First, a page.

The requirements for the workplace are more about the space program and ambiance. People are racing to have cozy open offices like Google, while I read one journal that doubts this concept, due to the reduced privacy and increased noise. Privacy has been a very important consideration in office design. Today, people are demanding more open space to allow more collaboration and transparency, but people are starting to feel uncomfortable that they don’t have privacy.

The demand for location depends on the business, but the Central Business District remains the favourite, especially for multi-national and big companies. Companies with less need for meetings would move to the outskirts of the city, considering the lower price and shorter commutes from residential areas. However, these companies usually have a representative office for the top-level management in the CBD, even if it

is small, because they communicate so much with banks and other companies. Although we can see people are leaving the CBD, they may come back soon as access and mass transportation like the MRT, are completed.

According to my clients, renting is still a trend because
it is more flexible. Every five years, companies tend to resize their offices, expanding or minimising. If they buy strata title, it would be hard to expand next door because of the ownership.

Millennials have a more entrepreneurial spirit. Many are self-employed or are working in small groups. That is why co-working spaces have become a big hit. These days, co- working spaces can only cater to individuals and small groups of about 10 people. In the future, we may need larger co- working spaces, complete with furnishings, for a larger groups of 100 to 300 people. I think of this when I think of the rise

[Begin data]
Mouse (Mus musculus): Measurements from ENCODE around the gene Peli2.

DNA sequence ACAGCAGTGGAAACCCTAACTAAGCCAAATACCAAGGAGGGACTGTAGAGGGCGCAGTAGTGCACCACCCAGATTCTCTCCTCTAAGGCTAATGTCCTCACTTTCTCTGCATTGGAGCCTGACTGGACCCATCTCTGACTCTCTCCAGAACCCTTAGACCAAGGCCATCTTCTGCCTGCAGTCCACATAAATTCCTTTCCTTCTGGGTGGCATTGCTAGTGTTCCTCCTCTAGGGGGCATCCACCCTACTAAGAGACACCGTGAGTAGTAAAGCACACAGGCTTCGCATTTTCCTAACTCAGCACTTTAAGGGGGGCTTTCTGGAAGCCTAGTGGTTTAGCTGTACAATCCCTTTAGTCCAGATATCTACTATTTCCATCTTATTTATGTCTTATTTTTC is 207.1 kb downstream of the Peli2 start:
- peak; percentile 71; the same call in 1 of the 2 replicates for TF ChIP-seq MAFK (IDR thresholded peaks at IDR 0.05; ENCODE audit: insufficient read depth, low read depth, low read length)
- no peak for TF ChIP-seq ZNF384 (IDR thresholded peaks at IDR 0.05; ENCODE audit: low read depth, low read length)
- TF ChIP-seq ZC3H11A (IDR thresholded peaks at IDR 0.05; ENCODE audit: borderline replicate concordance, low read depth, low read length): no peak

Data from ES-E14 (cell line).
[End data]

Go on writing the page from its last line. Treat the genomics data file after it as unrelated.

of the interior fit-out costs, which can reach 1 billion rupiah for a single office. It also takes a lot of energy and time, while businesses need everything go fast.”

Arun Kumar

General Manager, Westin Jakarta

BACKGROUND Arun Kumar has opened six hotels in a careeer over more than 20 years. As a graduate of the Institute of Hotel Management Bangalore, Kumar got his start with Accor Hotels India as front-office trainee in 1996. His experience covers city hotels, beach resorts and residential apartment. Indonesia Design asked him about how hotels were adapting to the buisness traveler.

“There are eight elements that concern a hotel: The bed, television, writing desk, bathtub, shower cubicle, toilet, and maybe the wardrobe. As we move forward I think it will be cut down to five; there will be no more tv, bathtub, or writing desk.

There are two trends for the hospitality industry regarding how people travel for business. First, is the shift from luxury to four-star hotels and second is the community-living
trend, predominantly with urban hotels. Leading the way
are the three-to-four stars hotels, while luxury hotels will become fewer In other words, the big ones will scale down to something more realistic and more function focused.

When you travel, the needs are always basic: You need